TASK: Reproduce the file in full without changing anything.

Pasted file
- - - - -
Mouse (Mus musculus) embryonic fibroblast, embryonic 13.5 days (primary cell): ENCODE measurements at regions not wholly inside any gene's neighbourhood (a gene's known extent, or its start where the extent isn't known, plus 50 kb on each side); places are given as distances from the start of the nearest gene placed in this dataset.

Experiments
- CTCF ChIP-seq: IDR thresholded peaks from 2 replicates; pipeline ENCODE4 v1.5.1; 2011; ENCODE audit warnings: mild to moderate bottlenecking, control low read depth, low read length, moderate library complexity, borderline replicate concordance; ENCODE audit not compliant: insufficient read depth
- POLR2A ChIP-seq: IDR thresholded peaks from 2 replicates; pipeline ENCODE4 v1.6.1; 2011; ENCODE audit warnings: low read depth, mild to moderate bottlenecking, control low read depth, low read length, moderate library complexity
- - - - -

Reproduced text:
Mouse (Mus musculus) embryonic fibroblast, embryonic 13.5 days (primary cell): ENCODE measurements at regions not wholly inside any gene's neighbourhood (a gene's known extent, or its start where the extent isn't known, plus 50 kb on each side); places are given as distances from the start of the nearest gene placed in this dataset.

Experiments
- CTCF ChIP-seq: IDR thresholded peaks from 2 replicates; pipeline ENCODE4 v1.5.1; 2011; ENCODE audit warnings: mild to moderate bottlenecking, control low read depth, low read length, moderate library complexity, borderline replicate concordance; ENCODE audit not compliant: insufficient read depth
- POLR2A ChIP-seq: IDR thresholded peaks from 2 replicates; pipeline ENCODE4 v1.6.1; 2011; ENCODE audit warnings: low read depth, mild to moderate bottlenecking, control low read depth, low read length, moderate library complexity